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Could Carnegie house Alameda Museum?

Submitted by on 1, June 16, 2009 – 5:50 amNo Comment

9City Councilman Frank Matarrese is set to ask his council colleagues at Tuesday night’s meeting to explore the possibility of moving the Alameda Museum into the old Carnegie Library, which was closed for public use in 1998.

There’s just one catch: The museum would have to come up with the money to pay the $4 million to $5 million estimated cost of renovating the building and, potentially, ongoing costs which could far exceed the current cost of their rent.

“Andrew Carnegie gave that building to the city for civic use. That building’s for public use, for education and culture,” Matarrese said.

And one councilmember I caught up with, Lena Tam, said she’s willing to explore the possibility.

“In these austere economic times, we really need to get back to basics between the ‘nice to have’ vs. the ‘need to have,'” Tam wrote us. “It would be good if there are opportunities to generate revenues from the lease of the Carnegie building in the short term.”

City leaders had previously studied different uses for the 106-year-old building, including as a home for the museum. But the council opted to allow the city’s Planning and Building Department to move there instead. (Matarrese said he voted against that move.)

But with the department cut in half by layoffs in the face of declining revenues, Matarrese is questioning whether they can come up with the money to rehab the building for their use. The money was supposed to come from building permit fees, which are way, way down. The department could also be consolidated into another city department as part of the city’s ongoing restructuring efforts.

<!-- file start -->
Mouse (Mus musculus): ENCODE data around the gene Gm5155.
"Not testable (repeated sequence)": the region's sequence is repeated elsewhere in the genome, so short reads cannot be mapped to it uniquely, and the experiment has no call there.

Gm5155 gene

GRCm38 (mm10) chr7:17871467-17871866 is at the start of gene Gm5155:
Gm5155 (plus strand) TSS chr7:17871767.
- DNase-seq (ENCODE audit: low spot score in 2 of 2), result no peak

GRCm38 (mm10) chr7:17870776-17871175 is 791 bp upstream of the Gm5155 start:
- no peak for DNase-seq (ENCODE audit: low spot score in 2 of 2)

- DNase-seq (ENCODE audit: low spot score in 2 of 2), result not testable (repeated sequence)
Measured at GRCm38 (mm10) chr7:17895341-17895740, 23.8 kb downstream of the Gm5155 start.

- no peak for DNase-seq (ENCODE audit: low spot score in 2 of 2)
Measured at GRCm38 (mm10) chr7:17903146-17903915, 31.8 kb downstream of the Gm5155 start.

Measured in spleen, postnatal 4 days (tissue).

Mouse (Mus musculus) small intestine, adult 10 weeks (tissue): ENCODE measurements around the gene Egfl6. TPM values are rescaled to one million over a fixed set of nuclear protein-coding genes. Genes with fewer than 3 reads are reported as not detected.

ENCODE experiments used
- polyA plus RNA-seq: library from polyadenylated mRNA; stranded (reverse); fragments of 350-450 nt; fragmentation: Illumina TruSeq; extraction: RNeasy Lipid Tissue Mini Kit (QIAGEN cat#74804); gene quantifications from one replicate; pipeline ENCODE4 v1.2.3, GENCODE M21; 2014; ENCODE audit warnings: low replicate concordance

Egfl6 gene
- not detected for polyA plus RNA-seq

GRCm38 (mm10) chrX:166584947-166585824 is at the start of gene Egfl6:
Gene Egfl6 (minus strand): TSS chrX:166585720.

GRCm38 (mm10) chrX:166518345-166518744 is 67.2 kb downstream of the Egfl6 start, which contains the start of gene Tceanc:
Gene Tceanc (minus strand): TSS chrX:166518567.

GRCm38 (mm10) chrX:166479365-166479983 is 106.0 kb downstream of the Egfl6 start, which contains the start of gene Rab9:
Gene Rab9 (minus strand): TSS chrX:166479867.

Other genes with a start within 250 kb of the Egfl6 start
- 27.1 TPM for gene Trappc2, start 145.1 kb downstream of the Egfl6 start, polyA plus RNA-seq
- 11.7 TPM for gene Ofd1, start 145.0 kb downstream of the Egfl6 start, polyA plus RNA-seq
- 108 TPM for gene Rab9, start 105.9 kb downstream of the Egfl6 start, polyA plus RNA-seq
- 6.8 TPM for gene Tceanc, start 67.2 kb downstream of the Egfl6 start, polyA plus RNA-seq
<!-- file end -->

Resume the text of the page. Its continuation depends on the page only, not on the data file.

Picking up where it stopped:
Matarrese wants the council to consider allowing the museum to use the building in place of the money the city the museum to help cover its rent on its current home, at 2324 Alameda Avenue. The museum would also foot the bill for repairs and would also be responsible for “defined operating costs.”

A November 2007 restoration and preservation study estimated repair costs at $4.4 million if the museum were to move into the building and ongoing maintenance and operating costs of $150,000 to $200,000 a year.

Diane Coler-Dark, president of the museum’s board, said they’d be willing to consider moving to the Carnegie, which she said is a “beautiful building” – if the price is right. As it is, the museum struggles to come up with its share of the $5,035 monthly rent on its current home (Coler-Dark said the city chips in $3,225 a month).

“We need to figure out what the limitations are, and what the expectations are,” Coler-Dark said.

Matarrese, by the way, will be talking about this and more at his upcoming town hall meeting, from 7 p.m. to 9 p.m. Monday, June 22 at Crosstown Coffeehouse, 1303 High Street. For more on that, you can call him at 205-3855 or e-mail at frank_matarrese@yahoo.com.

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